Your job with this dog is to the best of your ability create and maintain for him an atmosphere within which he can make his own progress or lack thereof and to love him the same no matter what. This means loving him from a distance if that is what he needs. Rather than going to him to pet him or talk to him, let him come to you. If he doesn't, let him be as he is. 

I started out with Kelso simply sitting about 3 feet away from wherever he settled down, sitting on the floor, reading a book. I didn't even look at him. 

This dog is not ready for any kind of training whatever. Any attempt at obedience training or anything like that will be counter-productive.  Sending him elsewhere would be a bad move. Let him decide when he wants to start taking treats. Forget training him at all right now.

You have to get him to trust you enough to look at you and again that has to come in his time and not yours.  I sat with him on the floor and then finally started putting my hand out toward him and just leaving it about 2 feet away. He ignored me. Eventually he started sniffing at my hand, which I kept still.  Then I would reach out with a treat, put it on the floor, take my hand away. And so on. All vary tiny steps, and over weeks of time.

I would strongly recommend that you not think of this dog as an emotional support dog for your daughter. If you really need that, get a different dog. I am serious about this. Kelso, although he is a happy-go-lucky dog and utterly secure in his home, still hides when a stranger come in the door, and will although he lets me near him when I visit he will never be really comfortable around anyone but his 2 people. This dog you have may go farther than that in time, but equally may not. To expect it or even hope for it is unwise. 

If your heart is set on keeping this dog, explain to your daughter than the way to love him is to leave him alone and love him from a distance because that is what he needs. Remind her it is not about her and is not because the dog doesn't like her. He is not able to like anyone yet. Try not to let her set up expectations for the dog, as she may only be disappointed. I let Kelso go to the people who adopted him because they told me that they wanted him even if he never came any farther out of his shell than he was when they met him. At that time he was terrified of going anywhere, of strangers, and of breaks in his routine. He only trusted me. In time, he came to trust his new people but will never be outgoing.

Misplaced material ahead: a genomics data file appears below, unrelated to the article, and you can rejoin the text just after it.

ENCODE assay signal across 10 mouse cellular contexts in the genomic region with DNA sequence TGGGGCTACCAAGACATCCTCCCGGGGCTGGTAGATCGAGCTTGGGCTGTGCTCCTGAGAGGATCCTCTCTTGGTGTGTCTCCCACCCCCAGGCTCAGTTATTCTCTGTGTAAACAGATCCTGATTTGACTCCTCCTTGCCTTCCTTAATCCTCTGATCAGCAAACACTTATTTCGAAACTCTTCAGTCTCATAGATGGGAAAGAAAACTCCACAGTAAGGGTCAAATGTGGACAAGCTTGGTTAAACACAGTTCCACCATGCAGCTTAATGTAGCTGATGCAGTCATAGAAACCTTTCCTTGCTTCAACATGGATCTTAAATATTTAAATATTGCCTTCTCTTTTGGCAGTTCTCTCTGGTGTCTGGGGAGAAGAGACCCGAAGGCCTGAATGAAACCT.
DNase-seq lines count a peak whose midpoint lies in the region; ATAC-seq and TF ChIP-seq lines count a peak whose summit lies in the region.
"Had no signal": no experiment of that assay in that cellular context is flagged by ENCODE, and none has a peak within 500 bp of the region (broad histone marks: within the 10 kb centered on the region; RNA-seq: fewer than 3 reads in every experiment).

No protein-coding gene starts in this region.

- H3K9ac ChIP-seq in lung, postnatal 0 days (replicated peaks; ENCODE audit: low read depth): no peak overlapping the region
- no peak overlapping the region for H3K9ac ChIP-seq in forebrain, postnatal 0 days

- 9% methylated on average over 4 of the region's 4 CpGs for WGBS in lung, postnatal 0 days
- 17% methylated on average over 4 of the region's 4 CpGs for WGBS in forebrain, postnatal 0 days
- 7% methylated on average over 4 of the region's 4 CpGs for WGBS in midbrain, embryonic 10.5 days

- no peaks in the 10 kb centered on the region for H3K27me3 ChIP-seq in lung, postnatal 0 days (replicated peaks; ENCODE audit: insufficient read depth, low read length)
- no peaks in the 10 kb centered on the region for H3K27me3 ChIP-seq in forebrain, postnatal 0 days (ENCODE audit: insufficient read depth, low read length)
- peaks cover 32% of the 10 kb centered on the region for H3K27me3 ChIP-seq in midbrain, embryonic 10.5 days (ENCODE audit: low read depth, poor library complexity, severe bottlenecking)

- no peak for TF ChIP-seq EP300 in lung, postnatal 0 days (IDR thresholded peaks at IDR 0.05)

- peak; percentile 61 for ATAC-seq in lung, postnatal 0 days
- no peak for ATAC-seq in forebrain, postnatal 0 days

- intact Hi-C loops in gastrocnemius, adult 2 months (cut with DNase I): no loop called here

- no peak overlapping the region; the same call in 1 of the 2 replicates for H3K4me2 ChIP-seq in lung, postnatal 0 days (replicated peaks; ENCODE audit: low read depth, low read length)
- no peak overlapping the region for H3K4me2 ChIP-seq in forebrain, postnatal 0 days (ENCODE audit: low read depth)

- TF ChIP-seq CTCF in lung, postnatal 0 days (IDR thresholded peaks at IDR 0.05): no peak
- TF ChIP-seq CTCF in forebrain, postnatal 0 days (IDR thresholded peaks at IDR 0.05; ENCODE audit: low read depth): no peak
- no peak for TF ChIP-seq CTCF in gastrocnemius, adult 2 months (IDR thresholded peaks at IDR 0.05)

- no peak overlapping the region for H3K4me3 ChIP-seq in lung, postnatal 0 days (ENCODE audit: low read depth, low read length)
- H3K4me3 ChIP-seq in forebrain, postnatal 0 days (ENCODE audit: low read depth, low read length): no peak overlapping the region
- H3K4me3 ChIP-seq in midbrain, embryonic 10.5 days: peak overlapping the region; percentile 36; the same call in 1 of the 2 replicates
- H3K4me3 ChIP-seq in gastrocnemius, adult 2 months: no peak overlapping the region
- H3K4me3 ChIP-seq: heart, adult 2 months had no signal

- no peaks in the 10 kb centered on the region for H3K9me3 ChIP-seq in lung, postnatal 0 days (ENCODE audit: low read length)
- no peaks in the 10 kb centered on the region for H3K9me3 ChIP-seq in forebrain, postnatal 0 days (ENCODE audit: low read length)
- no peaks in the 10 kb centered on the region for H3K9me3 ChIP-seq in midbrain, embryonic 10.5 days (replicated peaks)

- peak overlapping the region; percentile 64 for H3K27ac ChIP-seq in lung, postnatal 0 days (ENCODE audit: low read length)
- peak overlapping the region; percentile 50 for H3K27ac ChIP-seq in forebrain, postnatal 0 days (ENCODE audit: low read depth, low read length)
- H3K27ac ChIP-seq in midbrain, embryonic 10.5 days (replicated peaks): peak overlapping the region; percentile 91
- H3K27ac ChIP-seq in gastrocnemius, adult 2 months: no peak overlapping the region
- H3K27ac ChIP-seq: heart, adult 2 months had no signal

I do recommend reading the whole Kelso thread, long as it is. And if you decide to keep this dog feel free to ask for help. I will do my best to assist you.

One thing I can say is that helping Kelso to become a dog is  the most rewarding thing I have ever done and I'd do it again for another dog in a heartbeat. You just need to decide if all members of your household and all your visitors are able to handle having this dog without expectations or pushing him, without trying to get him to come along faster than he can. It's not always easy. If you do decide you need to pass him on, please be sure the person taking him knows and is willing to do all the things that he needs to come out of his shell. If you keep him and take the time he will need, you will probably feel it was worth it.